The Nutrition Basics of Breastfeeding

Many mothers agree that there are few moments more precious or bonding to them in the beginning of their baby’s life than the experience of breastfeeding. The knowledge that your body is continuing to provide your child with the nutrients that are keeping it alive is a beautiful thing, and if you are faced with the decision to attempt breast feeding please keep reading to learn more from a nutritional standpoint about why you should, what to expect, and how to make the process as beneficial as possible for both you and baby.

Before getting into this information I feel it is important to clarify:

Breast is Best < Fed is Best

There are numerous factors that go into a woman’s choice to breast or formula feed. This blog does not aim to shame any mother who is formula feeding instead of breast feeding. I encourage whichever choice is going to provide the best, most consistent nourishment for baby. With that being said, I hope that this post provides valuable information for those who are ready and able to begin breastfeeding!

Why Breastfeeding?

Breastfeeding has been proven to provide an abundance of health benefits for children early and later on in life. Among countless other conditions, breastfed babies suffer less from asthma, allergies, upper respiratory or ear infections, and diarrhea.

The benefits of breastfeeding come from more than just the milk. The womb is a sterile environment, and when baby enters the world the first bacteria they are exposed to (in the typical birth) is the birth canal. This starts the process of colonizing a healthy microbiome on and inside baby’s body. A component of breast milk called “human milk oligosaccharides” are complex carbohydrates that are only found in breast milk. These oligosaccharides provide nourishment not only for the baby, but are also a wonderful feast for the bifidobacteria that are beneficial to infant digestion. The breast tissue and milk also continue this process of colonizing healthy bacteria inside of baby’s digestive tract.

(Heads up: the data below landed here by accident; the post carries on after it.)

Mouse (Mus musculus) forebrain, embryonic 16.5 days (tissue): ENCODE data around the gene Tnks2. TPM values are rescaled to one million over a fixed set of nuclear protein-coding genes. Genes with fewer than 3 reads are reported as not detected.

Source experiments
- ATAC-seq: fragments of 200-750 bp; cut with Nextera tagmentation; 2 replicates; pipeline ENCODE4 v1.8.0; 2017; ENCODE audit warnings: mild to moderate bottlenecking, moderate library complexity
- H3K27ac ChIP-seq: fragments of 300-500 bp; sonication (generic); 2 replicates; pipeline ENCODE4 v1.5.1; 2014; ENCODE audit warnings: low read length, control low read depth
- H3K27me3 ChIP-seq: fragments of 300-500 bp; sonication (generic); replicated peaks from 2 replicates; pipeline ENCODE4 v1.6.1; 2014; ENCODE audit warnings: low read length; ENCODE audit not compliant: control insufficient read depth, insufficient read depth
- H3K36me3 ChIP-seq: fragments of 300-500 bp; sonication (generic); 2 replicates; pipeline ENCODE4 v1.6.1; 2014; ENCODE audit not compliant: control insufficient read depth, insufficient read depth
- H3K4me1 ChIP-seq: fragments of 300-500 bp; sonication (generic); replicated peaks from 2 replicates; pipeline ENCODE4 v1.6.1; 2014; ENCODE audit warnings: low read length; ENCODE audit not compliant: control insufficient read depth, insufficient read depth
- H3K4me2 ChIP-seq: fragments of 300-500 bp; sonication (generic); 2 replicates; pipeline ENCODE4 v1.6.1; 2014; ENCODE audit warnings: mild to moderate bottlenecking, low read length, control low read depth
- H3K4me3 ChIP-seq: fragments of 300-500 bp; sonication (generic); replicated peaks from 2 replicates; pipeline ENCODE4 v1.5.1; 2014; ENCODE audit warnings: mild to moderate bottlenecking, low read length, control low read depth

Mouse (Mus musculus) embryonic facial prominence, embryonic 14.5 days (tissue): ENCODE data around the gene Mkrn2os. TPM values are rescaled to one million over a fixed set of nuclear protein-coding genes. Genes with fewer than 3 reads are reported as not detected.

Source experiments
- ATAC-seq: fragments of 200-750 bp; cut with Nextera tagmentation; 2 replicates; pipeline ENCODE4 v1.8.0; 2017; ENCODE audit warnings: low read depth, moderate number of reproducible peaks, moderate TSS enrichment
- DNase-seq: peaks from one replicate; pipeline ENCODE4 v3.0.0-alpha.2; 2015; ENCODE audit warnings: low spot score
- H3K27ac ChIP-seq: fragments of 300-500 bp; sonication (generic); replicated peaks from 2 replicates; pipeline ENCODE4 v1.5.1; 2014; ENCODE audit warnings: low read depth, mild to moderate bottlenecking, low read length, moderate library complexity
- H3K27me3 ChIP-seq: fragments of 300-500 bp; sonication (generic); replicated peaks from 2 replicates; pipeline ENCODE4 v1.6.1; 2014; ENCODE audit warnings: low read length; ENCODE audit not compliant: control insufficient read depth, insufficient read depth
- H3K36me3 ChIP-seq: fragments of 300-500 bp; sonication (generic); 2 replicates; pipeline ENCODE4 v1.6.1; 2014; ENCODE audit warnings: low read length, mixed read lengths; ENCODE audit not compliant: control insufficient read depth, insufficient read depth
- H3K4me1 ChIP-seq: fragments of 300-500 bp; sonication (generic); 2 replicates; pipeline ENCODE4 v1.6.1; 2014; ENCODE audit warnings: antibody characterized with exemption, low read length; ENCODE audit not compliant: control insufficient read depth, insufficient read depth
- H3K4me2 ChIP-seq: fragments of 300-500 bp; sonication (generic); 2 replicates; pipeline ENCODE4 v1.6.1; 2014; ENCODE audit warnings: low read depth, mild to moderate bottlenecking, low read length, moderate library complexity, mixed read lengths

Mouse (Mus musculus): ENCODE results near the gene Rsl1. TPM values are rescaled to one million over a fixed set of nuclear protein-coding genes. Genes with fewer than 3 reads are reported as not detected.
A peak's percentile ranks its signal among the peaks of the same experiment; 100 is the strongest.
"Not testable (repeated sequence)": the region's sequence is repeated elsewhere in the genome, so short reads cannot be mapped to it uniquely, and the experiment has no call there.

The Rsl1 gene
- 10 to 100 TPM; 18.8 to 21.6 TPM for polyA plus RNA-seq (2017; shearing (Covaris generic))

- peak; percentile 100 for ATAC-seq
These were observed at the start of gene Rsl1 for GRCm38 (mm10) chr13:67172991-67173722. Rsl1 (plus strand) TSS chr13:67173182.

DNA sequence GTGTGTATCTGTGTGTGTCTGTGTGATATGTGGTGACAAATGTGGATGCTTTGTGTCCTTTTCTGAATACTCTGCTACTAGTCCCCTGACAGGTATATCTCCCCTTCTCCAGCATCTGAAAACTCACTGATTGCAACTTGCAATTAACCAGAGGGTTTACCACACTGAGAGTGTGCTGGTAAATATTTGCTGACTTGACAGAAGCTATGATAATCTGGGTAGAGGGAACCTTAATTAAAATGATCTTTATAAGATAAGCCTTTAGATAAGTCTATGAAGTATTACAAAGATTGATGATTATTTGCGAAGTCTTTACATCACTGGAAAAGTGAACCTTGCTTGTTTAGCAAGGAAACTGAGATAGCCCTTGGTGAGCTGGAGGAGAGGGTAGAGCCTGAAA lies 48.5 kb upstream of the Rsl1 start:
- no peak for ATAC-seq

The composition of a woman’s breast milk changes throughout the day to fit baby’s dietary needs. Even while sick, a mothers breast milk will provide numerous benefits to her child. As the mother’s body creates antibodies (cells devoted to fighting sickness) inside of her they are passed on through the breast milk to the child! This is further establishing the child’s immune system and better preparing them to encounter – and overcome – such sickness in the future.